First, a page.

is a lecturer in Horticulture and Conservation. She lives on a farm in
Osgodby near Market Rasen and has been there for more than ten years.
Rivett can speak four languages
a bit of a language expert and has some knowledge of no less than four
languages including Esperanto and Spanish. Here she describes and expression
for telling someone to mind their own business.
to her here (Real
56K 1' 22")
I've been eggin' at the back o' Doig's."
you say what on earth's that then?, an' if you really didn't want to tell
'em - it's really a mild way of saying don't be nosey. An' you say it's
a wim wam for a mustard mill an' a catcher or a meddler - an' if you don't
look out it'll catch you! And t'other, t'other thing that comes to mind
- not my - it's a Grimsby er direction - if you asked a bairn where they'd
been, erm, and they didn't - ER - you know their mam would say oh and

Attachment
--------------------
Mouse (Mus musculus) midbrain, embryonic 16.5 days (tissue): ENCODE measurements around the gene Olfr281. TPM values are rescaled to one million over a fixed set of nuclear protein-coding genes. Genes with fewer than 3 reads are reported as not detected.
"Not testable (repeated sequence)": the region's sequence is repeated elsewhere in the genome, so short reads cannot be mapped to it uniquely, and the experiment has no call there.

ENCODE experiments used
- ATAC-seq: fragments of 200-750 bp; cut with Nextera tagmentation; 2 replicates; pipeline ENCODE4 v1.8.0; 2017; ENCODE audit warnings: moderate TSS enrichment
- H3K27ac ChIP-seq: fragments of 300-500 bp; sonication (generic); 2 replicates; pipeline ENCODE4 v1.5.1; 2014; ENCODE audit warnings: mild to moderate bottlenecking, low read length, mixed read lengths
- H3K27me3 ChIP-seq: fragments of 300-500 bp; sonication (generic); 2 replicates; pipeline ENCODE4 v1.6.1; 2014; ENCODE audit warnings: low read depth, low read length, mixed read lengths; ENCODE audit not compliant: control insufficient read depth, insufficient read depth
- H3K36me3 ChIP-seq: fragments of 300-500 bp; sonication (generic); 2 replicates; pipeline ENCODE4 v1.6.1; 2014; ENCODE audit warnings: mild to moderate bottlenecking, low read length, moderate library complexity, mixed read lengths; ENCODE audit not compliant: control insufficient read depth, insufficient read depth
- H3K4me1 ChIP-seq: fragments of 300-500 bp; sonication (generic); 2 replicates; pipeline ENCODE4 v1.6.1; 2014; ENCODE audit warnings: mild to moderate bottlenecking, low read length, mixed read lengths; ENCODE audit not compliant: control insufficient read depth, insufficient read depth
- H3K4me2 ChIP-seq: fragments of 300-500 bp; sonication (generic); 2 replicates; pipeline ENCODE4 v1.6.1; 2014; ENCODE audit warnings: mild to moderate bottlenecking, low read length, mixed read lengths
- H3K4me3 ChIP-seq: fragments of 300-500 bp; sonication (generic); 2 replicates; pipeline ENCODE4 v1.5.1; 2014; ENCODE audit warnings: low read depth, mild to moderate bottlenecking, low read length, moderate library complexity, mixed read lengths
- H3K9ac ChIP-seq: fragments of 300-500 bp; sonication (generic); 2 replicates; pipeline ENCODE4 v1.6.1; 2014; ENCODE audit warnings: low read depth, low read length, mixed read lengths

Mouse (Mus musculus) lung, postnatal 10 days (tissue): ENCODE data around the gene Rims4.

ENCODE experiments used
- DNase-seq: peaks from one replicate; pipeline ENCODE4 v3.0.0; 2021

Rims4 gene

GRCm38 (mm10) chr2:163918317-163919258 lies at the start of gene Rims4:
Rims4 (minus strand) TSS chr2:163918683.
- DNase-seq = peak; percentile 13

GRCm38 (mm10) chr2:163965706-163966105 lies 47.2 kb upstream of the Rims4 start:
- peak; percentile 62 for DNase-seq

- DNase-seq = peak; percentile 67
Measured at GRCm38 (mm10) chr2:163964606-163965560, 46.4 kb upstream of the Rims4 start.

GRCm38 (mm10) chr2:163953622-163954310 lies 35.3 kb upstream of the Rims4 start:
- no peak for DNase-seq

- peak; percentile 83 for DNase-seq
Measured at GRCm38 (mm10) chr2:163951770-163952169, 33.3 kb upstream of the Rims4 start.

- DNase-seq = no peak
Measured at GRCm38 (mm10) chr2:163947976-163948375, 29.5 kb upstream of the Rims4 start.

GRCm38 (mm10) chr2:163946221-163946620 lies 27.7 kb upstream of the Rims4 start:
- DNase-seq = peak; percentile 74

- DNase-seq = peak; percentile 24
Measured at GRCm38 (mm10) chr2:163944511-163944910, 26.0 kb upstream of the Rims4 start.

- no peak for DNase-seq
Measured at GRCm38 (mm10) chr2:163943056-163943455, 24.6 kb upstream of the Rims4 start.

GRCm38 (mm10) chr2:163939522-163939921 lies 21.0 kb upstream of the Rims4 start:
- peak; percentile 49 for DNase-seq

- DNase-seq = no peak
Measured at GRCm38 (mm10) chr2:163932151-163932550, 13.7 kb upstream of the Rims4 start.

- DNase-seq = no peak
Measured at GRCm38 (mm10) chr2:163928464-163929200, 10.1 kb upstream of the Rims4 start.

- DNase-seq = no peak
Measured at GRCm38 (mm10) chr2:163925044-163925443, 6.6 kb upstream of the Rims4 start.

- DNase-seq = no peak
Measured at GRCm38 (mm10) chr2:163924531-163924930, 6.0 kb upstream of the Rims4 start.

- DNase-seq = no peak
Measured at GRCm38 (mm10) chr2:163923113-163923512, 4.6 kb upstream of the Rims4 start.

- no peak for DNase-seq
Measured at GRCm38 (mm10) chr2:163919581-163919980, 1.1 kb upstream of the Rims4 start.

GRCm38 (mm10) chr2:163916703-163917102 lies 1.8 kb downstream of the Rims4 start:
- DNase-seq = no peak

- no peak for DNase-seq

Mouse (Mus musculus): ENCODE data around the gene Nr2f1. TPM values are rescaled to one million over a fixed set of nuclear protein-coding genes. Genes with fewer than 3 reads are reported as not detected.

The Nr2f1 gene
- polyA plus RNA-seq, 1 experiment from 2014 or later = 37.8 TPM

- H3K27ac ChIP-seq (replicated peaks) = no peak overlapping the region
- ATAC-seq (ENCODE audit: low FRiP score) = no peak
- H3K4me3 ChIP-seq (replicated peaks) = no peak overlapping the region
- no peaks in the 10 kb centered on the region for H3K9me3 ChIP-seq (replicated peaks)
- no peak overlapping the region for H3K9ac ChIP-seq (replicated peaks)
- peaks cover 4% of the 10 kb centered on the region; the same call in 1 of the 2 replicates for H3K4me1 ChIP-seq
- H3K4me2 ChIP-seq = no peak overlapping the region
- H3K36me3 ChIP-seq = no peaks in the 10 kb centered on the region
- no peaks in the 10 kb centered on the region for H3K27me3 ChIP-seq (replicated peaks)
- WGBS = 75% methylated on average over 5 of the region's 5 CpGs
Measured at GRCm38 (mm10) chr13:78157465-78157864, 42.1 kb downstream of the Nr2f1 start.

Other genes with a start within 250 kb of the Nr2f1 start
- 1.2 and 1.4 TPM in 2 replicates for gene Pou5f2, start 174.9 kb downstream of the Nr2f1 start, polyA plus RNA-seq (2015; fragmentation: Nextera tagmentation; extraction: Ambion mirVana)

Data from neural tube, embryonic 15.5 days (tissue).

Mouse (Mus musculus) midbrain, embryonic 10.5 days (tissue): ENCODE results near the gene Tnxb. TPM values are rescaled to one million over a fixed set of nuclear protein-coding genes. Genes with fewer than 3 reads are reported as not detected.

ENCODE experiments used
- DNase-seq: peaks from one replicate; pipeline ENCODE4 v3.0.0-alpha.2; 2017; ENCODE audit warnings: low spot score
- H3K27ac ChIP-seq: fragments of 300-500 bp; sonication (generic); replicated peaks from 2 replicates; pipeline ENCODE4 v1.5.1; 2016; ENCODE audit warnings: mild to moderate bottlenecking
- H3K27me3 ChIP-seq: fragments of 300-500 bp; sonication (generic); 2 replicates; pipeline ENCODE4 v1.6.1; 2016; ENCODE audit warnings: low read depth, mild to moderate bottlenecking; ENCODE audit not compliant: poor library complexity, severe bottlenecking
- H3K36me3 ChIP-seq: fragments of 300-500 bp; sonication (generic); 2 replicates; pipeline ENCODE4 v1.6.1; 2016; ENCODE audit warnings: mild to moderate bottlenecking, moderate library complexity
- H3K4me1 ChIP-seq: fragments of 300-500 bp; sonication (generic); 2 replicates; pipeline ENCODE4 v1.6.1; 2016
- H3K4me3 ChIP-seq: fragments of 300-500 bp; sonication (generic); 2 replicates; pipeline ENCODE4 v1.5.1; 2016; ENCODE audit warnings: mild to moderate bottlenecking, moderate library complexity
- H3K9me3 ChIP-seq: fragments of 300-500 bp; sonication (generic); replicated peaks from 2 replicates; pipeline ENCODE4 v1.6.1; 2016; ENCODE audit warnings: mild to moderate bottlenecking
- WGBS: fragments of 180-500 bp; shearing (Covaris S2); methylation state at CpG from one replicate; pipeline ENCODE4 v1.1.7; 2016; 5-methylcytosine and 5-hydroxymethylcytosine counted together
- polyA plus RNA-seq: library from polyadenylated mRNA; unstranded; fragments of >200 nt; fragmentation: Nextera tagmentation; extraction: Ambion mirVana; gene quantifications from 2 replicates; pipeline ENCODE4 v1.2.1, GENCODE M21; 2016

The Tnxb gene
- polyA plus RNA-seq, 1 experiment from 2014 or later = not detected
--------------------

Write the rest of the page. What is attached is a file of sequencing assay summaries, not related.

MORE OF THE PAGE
why are you late home, where you been? And ER, if they dare - you know,
you, you don't always but if you dare - you would have said erm I've been
eggin' at the back o' Doig's - and that meant again mind your own business.
And apparently they used to - well I was talking to somebody that could
remember - not that owd' a chap - Doig's was a factory or an industry
or summats in Grimsby - a big, big company - in fact I knew owd Mrs Doig
- and the, the bairns used to go pickin' ER seagulls' eggs from the dunes
behind - an' they would actually collect the eggs and bring 'em home to
eat. And it was apparently from that you would just say Oh I've been eggin'
back of Doig's, and that got you off the hook - you know you didn't really
had to say what you had been doin', cos presumably it was summats that
you didn't ought to have been.